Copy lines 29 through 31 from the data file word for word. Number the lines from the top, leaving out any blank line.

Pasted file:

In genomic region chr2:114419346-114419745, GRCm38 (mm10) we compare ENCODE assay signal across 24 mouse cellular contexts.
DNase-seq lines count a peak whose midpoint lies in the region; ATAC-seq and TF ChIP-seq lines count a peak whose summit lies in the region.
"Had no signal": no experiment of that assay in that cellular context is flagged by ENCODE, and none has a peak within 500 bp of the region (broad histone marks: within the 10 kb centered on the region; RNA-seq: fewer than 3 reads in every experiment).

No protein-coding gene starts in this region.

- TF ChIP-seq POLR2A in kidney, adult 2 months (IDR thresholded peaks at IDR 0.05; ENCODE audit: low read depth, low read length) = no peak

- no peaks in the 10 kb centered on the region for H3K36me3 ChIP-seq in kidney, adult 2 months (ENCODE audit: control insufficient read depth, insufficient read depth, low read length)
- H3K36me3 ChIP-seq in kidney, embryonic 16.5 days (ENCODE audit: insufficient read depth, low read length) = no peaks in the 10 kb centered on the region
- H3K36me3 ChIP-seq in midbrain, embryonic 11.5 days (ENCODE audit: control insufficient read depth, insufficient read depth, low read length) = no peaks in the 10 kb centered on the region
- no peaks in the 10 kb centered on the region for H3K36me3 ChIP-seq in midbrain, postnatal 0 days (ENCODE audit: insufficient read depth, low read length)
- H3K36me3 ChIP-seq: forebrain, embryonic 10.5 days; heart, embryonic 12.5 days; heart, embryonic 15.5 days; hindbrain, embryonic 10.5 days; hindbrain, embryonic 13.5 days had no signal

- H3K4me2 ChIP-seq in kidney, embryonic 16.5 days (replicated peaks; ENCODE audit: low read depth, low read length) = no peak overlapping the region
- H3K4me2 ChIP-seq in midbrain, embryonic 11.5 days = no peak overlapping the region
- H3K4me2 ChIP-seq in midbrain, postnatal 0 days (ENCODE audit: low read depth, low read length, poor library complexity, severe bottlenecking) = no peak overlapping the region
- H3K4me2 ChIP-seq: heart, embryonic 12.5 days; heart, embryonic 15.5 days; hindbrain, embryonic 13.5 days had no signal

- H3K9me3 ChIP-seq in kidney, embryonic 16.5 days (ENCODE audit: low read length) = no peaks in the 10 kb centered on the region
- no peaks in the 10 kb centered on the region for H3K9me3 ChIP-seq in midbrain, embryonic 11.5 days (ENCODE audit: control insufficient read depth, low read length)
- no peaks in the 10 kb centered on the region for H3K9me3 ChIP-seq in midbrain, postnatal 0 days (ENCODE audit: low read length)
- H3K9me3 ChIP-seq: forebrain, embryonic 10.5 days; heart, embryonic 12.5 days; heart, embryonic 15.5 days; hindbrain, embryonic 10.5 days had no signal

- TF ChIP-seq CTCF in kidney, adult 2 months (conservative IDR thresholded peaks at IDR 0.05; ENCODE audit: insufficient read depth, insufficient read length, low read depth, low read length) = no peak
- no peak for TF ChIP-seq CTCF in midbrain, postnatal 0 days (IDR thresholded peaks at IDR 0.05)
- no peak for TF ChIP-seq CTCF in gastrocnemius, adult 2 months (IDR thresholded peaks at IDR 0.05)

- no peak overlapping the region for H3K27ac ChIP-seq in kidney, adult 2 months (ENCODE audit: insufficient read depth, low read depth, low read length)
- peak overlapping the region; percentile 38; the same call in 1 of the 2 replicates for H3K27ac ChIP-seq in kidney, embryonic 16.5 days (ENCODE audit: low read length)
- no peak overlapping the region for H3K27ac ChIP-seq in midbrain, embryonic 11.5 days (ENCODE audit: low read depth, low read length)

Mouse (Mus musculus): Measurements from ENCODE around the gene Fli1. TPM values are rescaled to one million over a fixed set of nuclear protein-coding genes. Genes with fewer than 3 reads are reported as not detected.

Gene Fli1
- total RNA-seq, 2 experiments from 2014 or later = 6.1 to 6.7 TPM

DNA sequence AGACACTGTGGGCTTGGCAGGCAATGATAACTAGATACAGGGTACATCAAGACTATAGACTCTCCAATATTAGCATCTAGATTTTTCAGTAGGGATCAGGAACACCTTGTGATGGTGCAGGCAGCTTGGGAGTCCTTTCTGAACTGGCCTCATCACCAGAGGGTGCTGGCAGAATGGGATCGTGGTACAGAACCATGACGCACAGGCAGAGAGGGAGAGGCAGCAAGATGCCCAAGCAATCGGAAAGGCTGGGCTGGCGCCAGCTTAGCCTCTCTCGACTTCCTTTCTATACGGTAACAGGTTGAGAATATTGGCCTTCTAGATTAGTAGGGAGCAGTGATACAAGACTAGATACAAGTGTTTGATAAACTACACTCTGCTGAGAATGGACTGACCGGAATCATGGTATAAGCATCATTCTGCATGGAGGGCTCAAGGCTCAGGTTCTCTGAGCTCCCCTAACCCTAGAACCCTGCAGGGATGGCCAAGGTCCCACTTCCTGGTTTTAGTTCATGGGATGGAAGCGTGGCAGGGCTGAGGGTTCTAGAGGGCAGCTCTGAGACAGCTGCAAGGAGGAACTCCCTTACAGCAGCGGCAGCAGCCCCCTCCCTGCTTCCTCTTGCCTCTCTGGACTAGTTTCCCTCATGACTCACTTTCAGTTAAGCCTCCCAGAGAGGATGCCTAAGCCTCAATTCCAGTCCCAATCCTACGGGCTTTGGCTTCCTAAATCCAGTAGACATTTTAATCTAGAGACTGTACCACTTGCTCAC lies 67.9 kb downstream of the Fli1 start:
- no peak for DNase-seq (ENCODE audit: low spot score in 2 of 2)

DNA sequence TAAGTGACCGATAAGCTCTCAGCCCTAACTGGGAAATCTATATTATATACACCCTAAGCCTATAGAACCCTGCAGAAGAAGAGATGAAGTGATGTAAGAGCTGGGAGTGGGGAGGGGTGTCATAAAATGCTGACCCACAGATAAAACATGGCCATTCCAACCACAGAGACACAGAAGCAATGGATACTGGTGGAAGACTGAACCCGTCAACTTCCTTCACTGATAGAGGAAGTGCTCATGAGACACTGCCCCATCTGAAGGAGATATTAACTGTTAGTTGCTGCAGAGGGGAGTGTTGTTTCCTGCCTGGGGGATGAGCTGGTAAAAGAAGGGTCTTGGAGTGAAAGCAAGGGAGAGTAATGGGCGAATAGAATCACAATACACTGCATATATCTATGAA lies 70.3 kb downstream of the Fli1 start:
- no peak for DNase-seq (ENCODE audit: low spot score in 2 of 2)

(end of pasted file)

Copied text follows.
- no peak for DNase-seq (ENCODE audit: low spot score in 2 of 2)

DNA sequence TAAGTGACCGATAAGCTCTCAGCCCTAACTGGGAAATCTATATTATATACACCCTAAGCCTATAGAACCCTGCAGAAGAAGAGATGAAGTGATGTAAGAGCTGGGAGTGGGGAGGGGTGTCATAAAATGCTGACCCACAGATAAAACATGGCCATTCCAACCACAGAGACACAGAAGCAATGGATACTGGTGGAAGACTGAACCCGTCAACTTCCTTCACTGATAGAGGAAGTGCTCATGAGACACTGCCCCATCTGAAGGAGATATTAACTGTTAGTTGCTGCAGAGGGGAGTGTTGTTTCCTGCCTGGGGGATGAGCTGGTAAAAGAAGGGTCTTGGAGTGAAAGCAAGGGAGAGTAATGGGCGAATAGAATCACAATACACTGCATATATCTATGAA lies 70.3 kb downstream of the Fli1 start:
- no peak for DNase-seq (ENCODE audit: low spot score in 2 of 2)